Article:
Tuesday, July 22, 2008

"What You Will": ☼ ☼ 1/2

Roger Rees knows everything about Shakespeare. He knows soliloquies from Hamlet, love scenes from Romeo and Juliet, costuming from all the Henrys and Richards and also every book, article and scholarly work that has ever been written about the plays of Shakespeare, about performing Shakespeare or about the Bard himself.

Rees has a great smile and is also a familiar face, having appeared in countless TV shows, films, miniseries and TV specials. The first moment he steps out onto a stage sparsely furnished with not much more than a throne and Yorick's skull, you recognize him: It's the Sheriff of Rottingham, from Mel Brooks's "Robin Hood: Men in Tights!" You love him already.

Alas, the play's the thing. Roger Rees's one-man show "What You Will" isn't really a play. It is an entertaining and educational evening, yes; an homage to the great Shakespearean actors of the past 300 years, yes; and a few humdinger famous speeches from Hamlet, King Lear, Othello, Romeo and Juliet and others are included, yes indeed. There are several memorable moments.

As a show, "What You Will" doesn't reach very far. If Roger Rees were our English teacher, this would be, hands down, the best class in the university. But it's a large stage and we are used to seeing a little more. There is not much arc to the story. We go out pretty much where we came in.

That said, there is plenty for which to applaud, and the audience certainly did so. But more Shakespeare! The stories get old, Shakespeare never does. When Rees performs Hamlet's famous 'To Be or Not To Be' soliloquy, we are simply stunned by its majesty.

One special moment should be mentioned: Rees's recitation of a James Thurber story in which an American tourist 'solves' the mystery of Hamlet. This is funny stuff; also, everything Rees has to say about Macbeth makes us want to run out and see Macbeth.

But probably not "What You Will" again, though actors and others who cherish Shakespeare will certainly find a lot to ponder, over a nice cold goblet of mead.

RATINGS ☼ ☼ 1/2

The San Francisco Theater Blog Awards Division awards "What You Will Two and a Half Stars. One star is for Rees's craft and another for his obvious and contagious love of the theater. The show earns another half star for the inclusion of Noel Coward's "Butterstumps!" comment to Vivien Leigh backstage, after she couldn't pick up a stick while playing Lavinia in Titus Adronicus. (Lavinia has had her hands chopped off.)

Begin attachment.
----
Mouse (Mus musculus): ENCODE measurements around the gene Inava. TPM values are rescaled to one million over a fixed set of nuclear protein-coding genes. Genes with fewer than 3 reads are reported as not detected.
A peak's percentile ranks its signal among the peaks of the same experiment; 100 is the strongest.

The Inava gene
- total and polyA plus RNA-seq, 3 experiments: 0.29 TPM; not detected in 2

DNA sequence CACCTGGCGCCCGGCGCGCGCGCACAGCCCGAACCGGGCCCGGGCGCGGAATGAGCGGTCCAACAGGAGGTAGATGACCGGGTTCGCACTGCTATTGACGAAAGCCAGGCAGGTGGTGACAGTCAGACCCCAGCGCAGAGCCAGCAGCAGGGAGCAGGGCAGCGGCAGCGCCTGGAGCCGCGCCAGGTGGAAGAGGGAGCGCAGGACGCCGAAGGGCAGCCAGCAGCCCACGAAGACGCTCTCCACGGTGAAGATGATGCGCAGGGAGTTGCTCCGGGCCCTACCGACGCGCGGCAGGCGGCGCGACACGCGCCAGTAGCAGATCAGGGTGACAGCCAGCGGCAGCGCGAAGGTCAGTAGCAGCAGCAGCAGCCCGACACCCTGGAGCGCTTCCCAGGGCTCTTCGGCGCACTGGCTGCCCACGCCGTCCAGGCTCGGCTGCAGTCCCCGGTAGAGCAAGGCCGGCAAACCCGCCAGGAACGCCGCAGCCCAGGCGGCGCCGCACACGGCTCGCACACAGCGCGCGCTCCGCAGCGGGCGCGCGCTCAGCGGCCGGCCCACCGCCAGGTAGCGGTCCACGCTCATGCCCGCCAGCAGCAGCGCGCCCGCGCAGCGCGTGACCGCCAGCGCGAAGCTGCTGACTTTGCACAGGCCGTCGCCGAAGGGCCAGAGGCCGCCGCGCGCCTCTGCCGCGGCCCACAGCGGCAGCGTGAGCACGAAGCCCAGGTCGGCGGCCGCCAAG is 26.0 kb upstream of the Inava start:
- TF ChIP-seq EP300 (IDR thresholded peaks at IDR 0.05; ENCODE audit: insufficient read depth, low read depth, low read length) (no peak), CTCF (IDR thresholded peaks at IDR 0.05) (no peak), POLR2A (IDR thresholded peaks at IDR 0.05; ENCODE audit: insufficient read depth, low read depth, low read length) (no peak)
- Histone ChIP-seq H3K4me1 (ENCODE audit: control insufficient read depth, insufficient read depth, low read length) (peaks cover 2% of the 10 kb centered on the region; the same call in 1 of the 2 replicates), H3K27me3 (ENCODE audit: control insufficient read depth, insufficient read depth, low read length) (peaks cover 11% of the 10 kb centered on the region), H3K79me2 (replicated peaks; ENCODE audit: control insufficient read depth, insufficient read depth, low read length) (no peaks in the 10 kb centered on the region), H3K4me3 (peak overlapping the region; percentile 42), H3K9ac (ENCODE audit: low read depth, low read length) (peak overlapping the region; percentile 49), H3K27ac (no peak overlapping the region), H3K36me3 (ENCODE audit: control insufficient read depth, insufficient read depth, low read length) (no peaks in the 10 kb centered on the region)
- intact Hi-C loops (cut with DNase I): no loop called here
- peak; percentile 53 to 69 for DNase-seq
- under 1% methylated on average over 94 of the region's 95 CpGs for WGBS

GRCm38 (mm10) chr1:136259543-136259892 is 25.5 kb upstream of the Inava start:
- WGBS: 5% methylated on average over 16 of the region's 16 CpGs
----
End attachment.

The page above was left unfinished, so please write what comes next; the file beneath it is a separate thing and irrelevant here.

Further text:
"What You Will"
American Conservatory Theater
415 Geary Street, San Francisco
Tue.-Sun. through Aug 3

Saturday, July 19, 2008

"Not a Genuine Black Man": ☼ ☼ ☼ BANG

It's still great. Even though Brian Copeland had serious spinal surgery in the Spring of 2008, and his week-long benefit for the Marsh Theater is his first spin back on stage in all that time, and even though up until his hospital stay he had been performing 'Not a Genuine Black Man' almost constantly, across the country and Off-Broadway, since its debut at the Marsh in 2004 (where it became the longest running solo show in San Francisco theater history), the material is still fresh. Its revelations continue to tear at our inner core.

Yes, Copeland is a little stiffer and maybe the tears and screams are a little more forced than when the show was new. But his story resonates, not because of his emotion in telling it, but because of the obvious truths he makes us face. Racism was real for him as a child in San Leandro in the late '60s and '70s, and though that monster has perhaps lessened its grip, it has not in any way disappeared from our lives.

It helps that Copeland is such an excellent performer. WARNING: his descriptions of everyone, be it his mother, father and grandmother or the landlords who are trying to evict them, are so spot-on that it may feel awkward at first to let that belly laugh escape. But you can't hold it back. The show is too funny.

Neither blacks nor whites are being held for ransom here, and Copeland is not trying to be Dave Chappelle. This is a theater piece, not a comedy review, and though his story may make you uneasy, it insists on making us all consider his central question: "What is it that makes the racial identity of successful black men suspect?"

There's only one week to see Brian Copeland at the Marsh, where his journey began. All proceeds are being donated to the theater to purchase new seats. We'll miss those old red spine squashers, but not too much.


The San Francisco Theater Blog Awards Division awards "Not a Genuine Black Man" Three Stars with a BANGLE of Praise. The BANGLE is for Copeland himself having enough heart to honor his commitment to the Marsh. It's nice to hear that Ed Asner is considering making a TV series out of the piece, though God help us if Asner wants to play Brian Copeland. They'll have to change the chitlins/chitterlings gag.

"Not a Genuine Black Man"
Benefit for Marsh Theater
1062 Valencia Street, San Francisco
Thu-Sat. July 24-26
$25-$50, sliding scale